Legislation to reauthorize the clean air program that reduces emissions from older diesel vehicles has been introduced in the United States Senate. The legislation would reauthorize the Diesel Emissions Reduction Act (DERA) through 2021.
It was introduced by U.S. Sen. Tom Carper (D-DE) and includes Sens. James Inhofe (R-OK), Barbara Boxer (D-CA), and Shelley Moore Capito (R-WV) as original cosponsors.
The Diesel Technology Forum is a supporter of the legislation.
“We applaud the leadership of Sens. Carper, Inhofe, Boxer, and Capito, working on a bipartisan basis to build on the substantial and proven results of the program,” said Allen Schaeffer, Executive Director of the Diesel Technology Forum.
DERA provides incentives and funding through a competitive process for owners of older diesel technology. This ranges from diesel powered units like trucks and buses, to construction and farm equipment. The program aims to reduce emissions by helping these owners with the purchase of approved emissions controls and newer technology, be it a retrofit device or total engine replacement.
“While new diesel technology and fuels have achieved near zero emission levels, DERA is the leading program that upgrades or replaces older diesel engines with newer technology to reduce emissions,” Schaeffer said.
Schaeffer also underscored the bipartisan effort.
“Clean air for our communities is not a partisan issue and the fact that Democratic and Republican leaders are working together on this important environmental program is a welcome development to the hundreds of environmental, health, industry, and clean air agencies who support DERA and its important mission,” he said.
DERA’s supporting organizations including the American Lung Association, Natural Resources Defense Council, Environmental Defense Fund, Union of Concerned Scientists, and National School Transportation Association.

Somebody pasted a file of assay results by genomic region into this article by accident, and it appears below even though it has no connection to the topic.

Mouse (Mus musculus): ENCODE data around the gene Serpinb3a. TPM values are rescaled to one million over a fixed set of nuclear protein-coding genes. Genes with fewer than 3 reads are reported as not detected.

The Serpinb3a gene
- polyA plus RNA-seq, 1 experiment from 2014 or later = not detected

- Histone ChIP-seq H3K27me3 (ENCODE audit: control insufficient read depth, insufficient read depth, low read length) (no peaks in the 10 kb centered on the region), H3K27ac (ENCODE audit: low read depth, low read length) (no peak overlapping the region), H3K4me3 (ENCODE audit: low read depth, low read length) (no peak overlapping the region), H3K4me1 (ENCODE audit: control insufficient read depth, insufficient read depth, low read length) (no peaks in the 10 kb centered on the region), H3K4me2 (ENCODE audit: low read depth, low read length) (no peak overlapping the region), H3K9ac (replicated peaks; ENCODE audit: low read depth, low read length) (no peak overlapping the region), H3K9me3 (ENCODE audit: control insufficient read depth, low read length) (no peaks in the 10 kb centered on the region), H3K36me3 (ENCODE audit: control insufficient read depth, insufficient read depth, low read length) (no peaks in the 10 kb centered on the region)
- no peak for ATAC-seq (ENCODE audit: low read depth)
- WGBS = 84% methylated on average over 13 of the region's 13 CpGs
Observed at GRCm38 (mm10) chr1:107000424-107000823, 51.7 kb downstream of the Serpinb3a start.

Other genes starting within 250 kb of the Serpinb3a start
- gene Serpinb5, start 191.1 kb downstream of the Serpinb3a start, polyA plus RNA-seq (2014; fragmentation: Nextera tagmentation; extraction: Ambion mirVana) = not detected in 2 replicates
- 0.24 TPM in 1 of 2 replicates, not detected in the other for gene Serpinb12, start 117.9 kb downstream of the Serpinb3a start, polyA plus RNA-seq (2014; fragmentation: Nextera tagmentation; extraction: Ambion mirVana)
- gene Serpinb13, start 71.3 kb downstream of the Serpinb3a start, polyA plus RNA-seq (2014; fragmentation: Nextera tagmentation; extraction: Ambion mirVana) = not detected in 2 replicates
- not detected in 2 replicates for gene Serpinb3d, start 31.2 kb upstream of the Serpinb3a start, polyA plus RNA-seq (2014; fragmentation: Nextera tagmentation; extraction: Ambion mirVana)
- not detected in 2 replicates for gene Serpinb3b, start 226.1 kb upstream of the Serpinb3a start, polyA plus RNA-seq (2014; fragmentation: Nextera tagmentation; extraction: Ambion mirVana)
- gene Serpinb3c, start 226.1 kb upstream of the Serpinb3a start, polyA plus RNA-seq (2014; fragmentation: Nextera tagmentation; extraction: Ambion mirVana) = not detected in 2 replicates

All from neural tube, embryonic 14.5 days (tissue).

According to a new report issued by the U.S. Environmental Protection Agency in March 2016, more than 73,000 older diesel engines were upgraded or replaced between 2008 to 2013 because of DERA funding.
“This highly successful effort can continue to contribute to improving air quality in communities throughout the nation,” Schaeffer said.
According to the report, funding provided by DERA between 2008 and 2013:
• Retrofitted or replaced 73,000 vehicles and equipment
• Reduced particulate matter emissions by 14,700 tons
• Saved 450 million gallons of fuel
• Generated almost $13 billion in environmental benefits.
“These benefits are tangible and show that DERA is benefiting communities in all 50 states with improved air quality,” Schaeffer said. “State and local clean air regulators have relied on DERA funding as a key tool to help move communities toward compliance as new and more stringent clean air requirements for ozone and particulate matter are set to take effect.”
DERA provides $1 in federal assistance to attract $3 in non-federal matching funds to generate, on average, $13 in environmental and health benefits. The report further shows that 10.3 million older diesel engines are in use in the United States. Over one million of these engines are expected to still be in use by 2030.
“DERA funding is extremely competitive,” Schaeffer said. “The grant program has perpetually been oversubscribed with applications exceeding available funding by a 35-to-1 ratio.”